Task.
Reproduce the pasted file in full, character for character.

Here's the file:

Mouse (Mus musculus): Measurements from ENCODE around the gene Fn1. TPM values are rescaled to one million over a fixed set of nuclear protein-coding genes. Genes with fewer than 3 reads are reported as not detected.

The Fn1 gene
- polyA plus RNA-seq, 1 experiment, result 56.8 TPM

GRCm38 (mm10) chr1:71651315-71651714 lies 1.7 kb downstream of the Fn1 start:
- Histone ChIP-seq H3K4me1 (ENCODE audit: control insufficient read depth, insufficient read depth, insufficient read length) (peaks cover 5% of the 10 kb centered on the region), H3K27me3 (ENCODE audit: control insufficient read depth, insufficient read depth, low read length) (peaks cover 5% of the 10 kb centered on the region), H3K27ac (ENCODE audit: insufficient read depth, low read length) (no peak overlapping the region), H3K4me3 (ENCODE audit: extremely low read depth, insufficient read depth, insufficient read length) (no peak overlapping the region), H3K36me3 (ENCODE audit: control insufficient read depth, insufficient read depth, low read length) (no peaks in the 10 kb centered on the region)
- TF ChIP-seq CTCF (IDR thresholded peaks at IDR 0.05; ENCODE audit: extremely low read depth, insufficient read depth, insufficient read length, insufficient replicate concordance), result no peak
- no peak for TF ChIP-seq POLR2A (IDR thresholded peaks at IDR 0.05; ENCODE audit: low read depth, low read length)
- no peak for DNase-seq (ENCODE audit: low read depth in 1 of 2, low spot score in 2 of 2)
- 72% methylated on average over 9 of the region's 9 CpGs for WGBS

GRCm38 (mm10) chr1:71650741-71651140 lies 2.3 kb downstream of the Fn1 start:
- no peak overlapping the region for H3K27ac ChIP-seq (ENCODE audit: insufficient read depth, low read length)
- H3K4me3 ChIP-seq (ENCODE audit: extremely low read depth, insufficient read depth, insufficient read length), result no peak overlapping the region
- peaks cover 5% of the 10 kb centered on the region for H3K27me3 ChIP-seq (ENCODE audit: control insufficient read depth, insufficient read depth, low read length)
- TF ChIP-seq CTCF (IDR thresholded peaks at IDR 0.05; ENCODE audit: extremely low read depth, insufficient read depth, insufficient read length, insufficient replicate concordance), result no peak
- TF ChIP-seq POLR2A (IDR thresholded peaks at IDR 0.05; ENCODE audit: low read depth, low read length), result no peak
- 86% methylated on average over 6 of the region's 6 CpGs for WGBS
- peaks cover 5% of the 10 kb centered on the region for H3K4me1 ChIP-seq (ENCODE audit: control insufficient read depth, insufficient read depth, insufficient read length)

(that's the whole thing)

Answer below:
Mouse (Mus musculus): Measurements from ENCODE around the gene Fn1. TPM values are rescaled to one million over a fixed set of nuclear protein-coding genes. Genes with fewer than 3 reads are reported as not detected.

The Fn1 gene
- polyA plus RNA-seq, 1 experiment, result 56.8 TPM

GRCm38 (mm10) chr1:71651315-71651714 lies 1.7 kb downstream of the Fn1 start:
- Histone ChIP-seq H3K4me1 (ENCODE audit: control insufficient read depth, insufficient read depth, insufficient read length) (peaks cover 5% of the 10 kb centered on the region), H3K27me3 (ENCODE audit: control insufficient read depth, insufficient read depth, low read length) (peaks cover 5% of the 10 kb centered on the region), H3K27ac (ENCODE audit: insufficient read depth, low read length) (no peak overlapping the region), H3K4me3 (ENCODE audit: extremely low read depth, insufficient read depth, insufficient read length) (no peak overlapping the region), H3K36me3 (ENCODE audit: control insufficient read depth, insufficient read depth, low read length) (no peaks in the 10 kb centered on the region)
- TF ChIP-seq CTCF (IDR thresholded peaks at IDR 0.05; ENCODE audit: extremely low read depth, insufficient read depth, insufficient read length, insufficient replicate concordance), result no peak
- no peak for TF ChIP-seq POLR2A (IDR thresholded peaks at IDR 0.05; ENCODE audit: low read depth, low read length)
- no peak for DNase-seq (ENCODE audit: low read depth in 1 of 2, low spot score in 2 of 2)
- 72% methylated on average over 9 of the region's 9 CpGs for WGBS

GRCm38 (mm10) chr1:71650741-71651140 lies 2.3 kb downstream of the Fn1 start:
- no peak overlapping the region for H3K27ac ChIP-seq (ENCODE audit: insufficient read depth, low read length)
- H3K4me3 ChIP-seq (ENCODE audit: extremely low read depth, insufficient read depth, insufficient read length), result no peak overlapping the region
- peaks cover 5% of the 10 kb centered on the region for H3K27me3 ChIP-seq (ENCODE audit: control insufficient read depth, insufficient read depth, low read length)
- TF ChIP-seq CTCF (IDR thresholded peaks at IDR 0.05; ENCODE audit: extremely low read depth, insufficient read depth, insufficient read length, insufficient replicate concordance), result no peak
- TF ChIP-seq POLR2A (IDR thresholded peaks at IDR 0.05; ENCODE audit: low read depth, low read length), result no peak
- 86% methylated on average over 6 of the region's 6 CpGs for WGBS
- peaks cover 5% of the 10 kb centered on the region for H3K4me1 ChIP-seq (ENCODE audit: control insufficient read depth, insufficient read depth, insufficient read length)